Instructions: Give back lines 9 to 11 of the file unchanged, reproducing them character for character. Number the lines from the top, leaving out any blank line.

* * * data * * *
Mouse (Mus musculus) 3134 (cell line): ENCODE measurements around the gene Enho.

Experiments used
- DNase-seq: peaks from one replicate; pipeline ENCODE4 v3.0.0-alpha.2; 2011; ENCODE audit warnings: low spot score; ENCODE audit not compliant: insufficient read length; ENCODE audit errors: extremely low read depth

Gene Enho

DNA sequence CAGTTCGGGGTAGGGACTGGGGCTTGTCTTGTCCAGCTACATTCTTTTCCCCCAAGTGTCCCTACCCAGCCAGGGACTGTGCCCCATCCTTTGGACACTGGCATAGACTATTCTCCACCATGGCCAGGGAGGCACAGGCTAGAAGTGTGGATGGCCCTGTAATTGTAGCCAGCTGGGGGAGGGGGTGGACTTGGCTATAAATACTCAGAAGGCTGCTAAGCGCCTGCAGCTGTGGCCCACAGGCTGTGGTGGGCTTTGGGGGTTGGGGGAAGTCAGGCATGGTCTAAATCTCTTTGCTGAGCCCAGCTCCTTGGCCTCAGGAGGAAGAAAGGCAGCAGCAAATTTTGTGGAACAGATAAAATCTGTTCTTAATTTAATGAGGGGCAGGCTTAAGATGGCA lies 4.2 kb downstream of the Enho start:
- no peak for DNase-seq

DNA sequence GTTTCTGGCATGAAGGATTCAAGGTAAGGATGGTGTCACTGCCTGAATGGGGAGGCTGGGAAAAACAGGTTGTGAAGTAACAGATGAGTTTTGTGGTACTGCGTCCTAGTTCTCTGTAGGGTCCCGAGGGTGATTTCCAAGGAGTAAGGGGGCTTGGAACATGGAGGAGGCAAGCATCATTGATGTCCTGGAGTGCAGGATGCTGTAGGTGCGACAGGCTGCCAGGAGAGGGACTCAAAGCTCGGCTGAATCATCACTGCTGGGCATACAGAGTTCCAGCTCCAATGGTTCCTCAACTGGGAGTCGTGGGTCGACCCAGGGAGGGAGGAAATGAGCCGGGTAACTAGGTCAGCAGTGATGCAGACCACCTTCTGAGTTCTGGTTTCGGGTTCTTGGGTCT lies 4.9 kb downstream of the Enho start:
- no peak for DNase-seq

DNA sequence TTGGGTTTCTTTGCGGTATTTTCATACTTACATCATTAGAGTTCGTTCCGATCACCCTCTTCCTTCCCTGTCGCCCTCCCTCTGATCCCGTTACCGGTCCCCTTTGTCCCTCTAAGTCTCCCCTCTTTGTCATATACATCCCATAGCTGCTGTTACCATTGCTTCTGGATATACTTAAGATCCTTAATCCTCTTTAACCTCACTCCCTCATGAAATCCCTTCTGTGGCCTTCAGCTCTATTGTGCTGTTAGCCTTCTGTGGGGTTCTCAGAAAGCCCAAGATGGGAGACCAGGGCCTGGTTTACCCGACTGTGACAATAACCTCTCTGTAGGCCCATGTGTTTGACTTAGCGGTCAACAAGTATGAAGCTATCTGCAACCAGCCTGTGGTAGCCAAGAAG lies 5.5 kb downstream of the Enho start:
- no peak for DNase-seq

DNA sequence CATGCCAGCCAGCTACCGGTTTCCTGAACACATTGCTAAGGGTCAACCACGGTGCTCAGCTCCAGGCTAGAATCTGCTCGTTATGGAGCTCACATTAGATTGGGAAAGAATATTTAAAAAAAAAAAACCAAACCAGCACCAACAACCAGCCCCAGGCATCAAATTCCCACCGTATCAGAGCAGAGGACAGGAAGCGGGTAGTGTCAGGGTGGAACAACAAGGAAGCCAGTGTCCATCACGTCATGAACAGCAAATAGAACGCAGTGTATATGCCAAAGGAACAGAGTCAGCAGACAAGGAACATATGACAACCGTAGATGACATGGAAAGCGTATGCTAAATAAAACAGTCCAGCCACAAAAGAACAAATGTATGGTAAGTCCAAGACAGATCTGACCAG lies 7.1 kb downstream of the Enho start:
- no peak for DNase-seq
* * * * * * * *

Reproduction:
DNA sequence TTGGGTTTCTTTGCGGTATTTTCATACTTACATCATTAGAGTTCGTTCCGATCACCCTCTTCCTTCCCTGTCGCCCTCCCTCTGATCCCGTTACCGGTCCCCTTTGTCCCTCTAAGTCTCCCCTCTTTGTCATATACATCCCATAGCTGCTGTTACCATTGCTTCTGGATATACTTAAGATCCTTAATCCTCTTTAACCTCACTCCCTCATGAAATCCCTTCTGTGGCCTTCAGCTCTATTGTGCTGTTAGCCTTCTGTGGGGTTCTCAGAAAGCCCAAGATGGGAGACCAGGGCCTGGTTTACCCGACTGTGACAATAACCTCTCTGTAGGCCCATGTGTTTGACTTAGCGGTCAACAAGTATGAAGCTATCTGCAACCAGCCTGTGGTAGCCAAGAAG lies 5.5 kb downstream of the Enho start:
- no peak for DNase-seq

DNA sequence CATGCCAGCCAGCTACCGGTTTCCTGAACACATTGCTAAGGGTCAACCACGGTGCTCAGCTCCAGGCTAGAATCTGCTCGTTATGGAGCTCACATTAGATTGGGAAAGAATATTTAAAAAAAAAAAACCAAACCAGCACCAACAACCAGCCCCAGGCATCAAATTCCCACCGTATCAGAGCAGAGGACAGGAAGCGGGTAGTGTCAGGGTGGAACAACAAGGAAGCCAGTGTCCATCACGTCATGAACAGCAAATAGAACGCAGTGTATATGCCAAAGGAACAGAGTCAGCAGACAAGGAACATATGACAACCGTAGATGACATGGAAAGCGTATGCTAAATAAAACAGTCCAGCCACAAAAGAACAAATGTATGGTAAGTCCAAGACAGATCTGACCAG lies 7.1 kb downstream of the Enho start: